During that time, a bowling alley was also constructed and a tennis court was added. The bowling alley was eventually removed in order to make room for the installation of the shuffleboard courts. This was done prior to l96l when the pool was installed.
In the late 30’s and early 1940’s the shower house and a two-room bungalow were built next to the annex building. The bungalow sits on the original site of the Episcopal Church.
Reinhold Schermer, eldest son of Nicholas and Lydia, met Josephine Gawel while he was working in New York. Although they were first introduced to each other while both living in Brooklyn many miles away from upstate, the resort had played a hand in their first introduction, (but she can tell you that story). They married in l942 and continued to reside in Brooklyn, New York.
In 1943, their daughter, Joanne was born and in l945 their son, John was born.
In 1948, they moved to Greenville. Within a short time, the bungalow by the pool was constructed as a temporary summer residence for Reinhold, Josephine and their two small children. In the Fall of l948, the family moved into the Main House.
In 1949, Reinhold and Josephine purchased the property and changed the name to Pine Lake Manor.
Also in 1949 a small house was also constructed on the property for Nicholas and Lydia.
In 1951, the barn was converted into a recreational hall.
In 1952, the downstairs of the annex was converted to additional rooms.
In the late 1950’s and early 60’s until 1962, Pine Lake remained open during hunting season. During those years, their last child, Gayle was born in 1958.
Sometime during 1959-1960, the man-made front lake was constructed and in l96l, the pool was installed.
In 1962 the lake motel was built and was ready to use in the summer season of 1963.
In l963, Reinhold and Josephine’s eldest daughter, Joanne married Thomas Baumann and they started their resort life together. Their first daughter, Amelia was born in 1964. Their son, Kevin was born in 1967.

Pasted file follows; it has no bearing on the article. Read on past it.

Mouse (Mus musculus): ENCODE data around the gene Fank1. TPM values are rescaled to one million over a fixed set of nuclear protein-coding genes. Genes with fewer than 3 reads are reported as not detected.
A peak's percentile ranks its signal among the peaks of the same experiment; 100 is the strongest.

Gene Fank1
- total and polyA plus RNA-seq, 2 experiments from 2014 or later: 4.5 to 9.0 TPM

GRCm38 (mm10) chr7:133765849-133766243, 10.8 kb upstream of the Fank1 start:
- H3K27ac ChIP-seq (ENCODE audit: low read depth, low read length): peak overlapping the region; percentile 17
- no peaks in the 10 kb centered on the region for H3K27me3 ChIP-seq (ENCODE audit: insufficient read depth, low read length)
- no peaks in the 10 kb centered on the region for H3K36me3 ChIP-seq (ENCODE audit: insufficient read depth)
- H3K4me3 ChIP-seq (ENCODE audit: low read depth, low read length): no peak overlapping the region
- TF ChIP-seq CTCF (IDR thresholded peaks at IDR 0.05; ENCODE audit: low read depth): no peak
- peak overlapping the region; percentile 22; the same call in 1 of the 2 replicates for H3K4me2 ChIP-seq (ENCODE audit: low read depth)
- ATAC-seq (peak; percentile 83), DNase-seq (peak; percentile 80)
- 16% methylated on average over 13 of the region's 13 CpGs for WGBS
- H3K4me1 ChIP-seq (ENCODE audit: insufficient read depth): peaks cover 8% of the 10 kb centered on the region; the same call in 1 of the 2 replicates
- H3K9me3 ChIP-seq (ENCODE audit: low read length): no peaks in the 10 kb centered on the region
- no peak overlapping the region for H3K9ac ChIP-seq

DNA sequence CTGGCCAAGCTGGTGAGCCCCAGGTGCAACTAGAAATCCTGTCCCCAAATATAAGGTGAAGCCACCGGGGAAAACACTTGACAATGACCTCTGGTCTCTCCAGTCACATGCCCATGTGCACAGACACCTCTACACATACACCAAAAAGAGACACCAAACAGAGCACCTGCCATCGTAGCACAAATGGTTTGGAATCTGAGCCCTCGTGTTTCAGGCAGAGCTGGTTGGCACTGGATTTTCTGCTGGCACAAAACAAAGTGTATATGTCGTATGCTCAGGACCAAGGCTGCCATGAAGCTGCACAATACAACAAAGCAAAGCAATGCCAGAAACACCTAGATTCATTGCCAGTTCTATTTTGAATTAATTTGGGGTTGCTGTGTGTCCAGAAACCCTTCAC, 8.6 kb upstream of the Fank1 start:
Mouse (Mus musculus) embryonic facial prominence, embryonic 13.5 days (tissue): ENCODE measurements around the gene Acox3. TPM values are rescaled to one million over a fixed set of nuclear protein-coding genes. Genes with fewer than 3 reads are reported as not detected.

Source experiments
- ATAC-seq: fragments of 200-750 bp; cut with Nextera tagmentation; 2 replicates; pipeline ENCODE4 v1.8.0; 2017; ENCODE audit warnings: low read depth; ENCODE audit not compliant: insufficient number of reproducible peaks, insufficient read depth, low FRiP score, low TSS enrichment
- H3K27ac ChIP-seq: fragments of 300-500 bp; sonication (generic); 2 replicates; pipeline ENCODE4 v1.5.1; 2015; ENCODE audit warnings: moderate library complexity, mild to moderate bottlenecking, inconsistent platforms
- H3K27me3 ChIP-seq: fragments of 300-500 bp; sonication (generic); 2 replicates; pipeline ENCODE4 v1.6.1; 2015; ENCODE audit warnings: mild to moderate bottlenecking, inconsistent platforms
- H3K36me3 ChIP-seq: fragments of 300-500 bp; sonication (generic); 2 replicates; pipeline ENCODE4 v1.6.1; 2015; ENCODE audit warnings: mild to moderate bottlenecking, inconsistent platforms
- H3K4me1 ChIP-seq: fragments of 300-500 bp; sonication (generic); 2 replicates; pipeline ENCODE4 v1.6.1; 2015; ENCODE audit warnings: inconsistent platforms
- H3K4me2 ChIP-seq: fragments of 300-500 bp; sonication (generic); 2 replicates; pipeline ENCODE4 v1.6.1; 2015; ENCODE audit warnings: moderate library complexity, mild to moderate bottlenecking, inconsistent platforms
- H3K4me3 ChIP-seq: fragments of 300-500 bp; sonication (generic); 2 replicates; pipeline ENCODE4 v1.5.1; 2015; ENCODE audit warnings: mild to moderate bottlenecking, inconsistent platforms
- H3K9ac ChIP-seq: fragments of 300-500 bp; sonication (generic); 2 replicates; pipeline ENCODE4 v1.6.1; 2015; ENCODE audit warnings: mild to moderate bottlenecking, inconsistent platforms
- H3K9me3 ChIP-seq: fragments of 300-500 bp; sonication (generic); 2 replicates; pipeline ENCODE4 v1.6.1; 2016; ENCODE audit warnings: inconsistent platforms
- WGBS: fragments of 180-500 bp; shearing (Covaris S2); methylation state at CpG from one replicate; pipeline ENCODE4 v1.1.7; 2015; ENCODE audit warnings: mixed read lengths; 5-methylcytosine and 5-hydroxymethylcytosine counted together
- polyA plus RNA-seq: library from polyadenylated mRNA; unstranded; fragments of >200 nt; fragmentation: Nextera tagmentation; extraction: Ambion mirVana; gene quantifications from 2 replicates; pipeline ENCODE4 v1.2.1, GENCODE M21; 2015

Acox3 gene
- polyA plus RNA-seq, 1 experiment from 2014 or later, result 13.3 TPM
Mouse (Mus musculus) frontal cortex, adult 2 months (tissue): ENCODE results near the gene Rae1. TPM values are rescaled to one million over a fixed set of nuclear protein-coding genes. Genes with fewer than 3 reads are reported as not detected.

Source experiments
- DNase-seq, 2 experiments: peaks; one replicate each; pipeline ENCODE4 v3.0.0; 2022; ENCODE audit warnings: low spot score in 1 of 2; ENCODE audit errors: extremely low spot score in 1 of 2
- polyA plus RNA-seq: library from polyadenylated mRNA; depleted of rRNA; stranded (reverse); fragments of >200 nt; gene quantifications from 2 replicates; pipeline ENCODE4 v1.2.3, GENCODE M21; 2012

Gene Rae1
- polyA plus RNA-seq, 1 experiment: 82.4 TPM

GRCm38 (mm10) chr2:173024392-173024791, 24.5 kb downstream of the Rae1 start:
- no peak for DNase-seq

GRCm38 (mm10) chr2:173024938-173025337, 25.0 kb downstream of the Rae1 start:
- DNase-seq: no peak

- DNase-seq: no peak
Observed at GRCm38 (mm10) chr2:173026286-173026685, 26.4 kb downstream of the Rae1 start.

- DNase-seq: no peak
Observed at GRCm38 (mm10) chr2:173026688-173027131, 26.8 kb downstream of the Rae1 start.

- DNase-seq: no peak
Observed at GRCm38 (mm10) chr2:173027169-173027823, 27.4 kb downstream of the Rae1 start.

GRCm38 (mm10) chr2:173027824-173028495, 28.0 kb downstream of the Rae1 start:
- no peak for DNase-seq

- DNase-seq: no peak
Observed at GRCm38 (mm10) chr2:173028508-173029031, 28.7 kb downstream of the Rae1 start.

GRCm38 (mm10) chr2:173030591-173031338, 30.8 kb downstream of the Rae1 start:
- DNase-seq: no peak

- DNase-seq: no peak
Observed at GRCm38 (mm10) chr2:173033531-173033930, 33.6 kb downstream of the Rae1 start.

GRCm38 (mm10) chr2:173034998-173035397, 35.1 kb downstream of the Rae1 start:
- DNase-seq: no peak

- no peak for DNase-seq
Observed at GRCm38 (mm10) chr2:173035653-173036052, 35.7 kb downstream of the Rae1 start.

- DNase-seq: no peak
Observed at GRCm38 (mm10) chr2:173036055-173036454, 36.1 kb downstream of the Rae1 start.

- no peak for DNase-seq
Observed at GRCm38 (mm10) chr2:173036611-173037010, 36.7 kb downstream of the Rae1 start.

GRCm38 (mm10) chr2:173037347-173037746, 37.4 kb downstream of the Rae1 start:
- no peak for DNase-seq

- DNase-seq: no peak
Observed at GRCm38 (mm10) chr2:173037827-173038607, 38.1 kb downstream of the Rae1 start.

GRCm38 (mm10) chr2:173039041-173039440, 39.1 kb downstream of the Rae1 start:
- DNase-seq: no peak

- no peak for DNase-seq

In l968 the “back” motel was constructed. It was during that year that Nicholas Schirmer passed away.
In 1970, Twelve Maples was torn down and Joanne and Tom’s last child, Jacqueline was born.
In the early l970’s, the Shear/Heslin house was purchased and converted to additional motel units.
In l976, Joanne and Tom built a home which now houses the Resort’s office and they moved “on-premises”. Reinhold and Josephine then moved from the Main House.
In l979, the “30s” motel unit was constructed. That same year, both Reinhold and his mother, Lydia passed away.
In 1981, the small house of Nicholas and Lydia was remodeled and additional motel units were created.
In the 70’s, 80‘s and 90’s many various additions were made to the Rec Hall and Main House. Both bungalows were subsequently torn down and replaced with new modern buildings. The one located at the original site of the Episcopal Church was rebuilt in l984 and the one by the pool was rebuilt in l995.
In l996, the former Aaron Butler/Haight property was purchased.
Kevin and his family make their home on the former Aaron Butler/Haight property located on the south side of Route 26.
Jacquie and her family make their home on a portion of the former Aaron Butler/Haight property on the north side of Route 26.
Both Kevin and Jacquie and their families now are all involved in the operation of Pine Lake Manor. Though located in Boston, Amy also contributes in the operation.
Pine Lake Manor now sits on 220 acres with three lakes and continues to thrive through much hard work from our family and many loyal and dedicated employees and guests.
This is our 90th year and we are hoping that in another 90 years, Pine Lake Manor will still be thriving and our great-great grandchildren will be making a home here.
early days, before the name change to Pine Lake Manor
group photo from sixty-some years ago
bowling & horseshoes at PLM
Chuck to return at July mtg (this from 2013)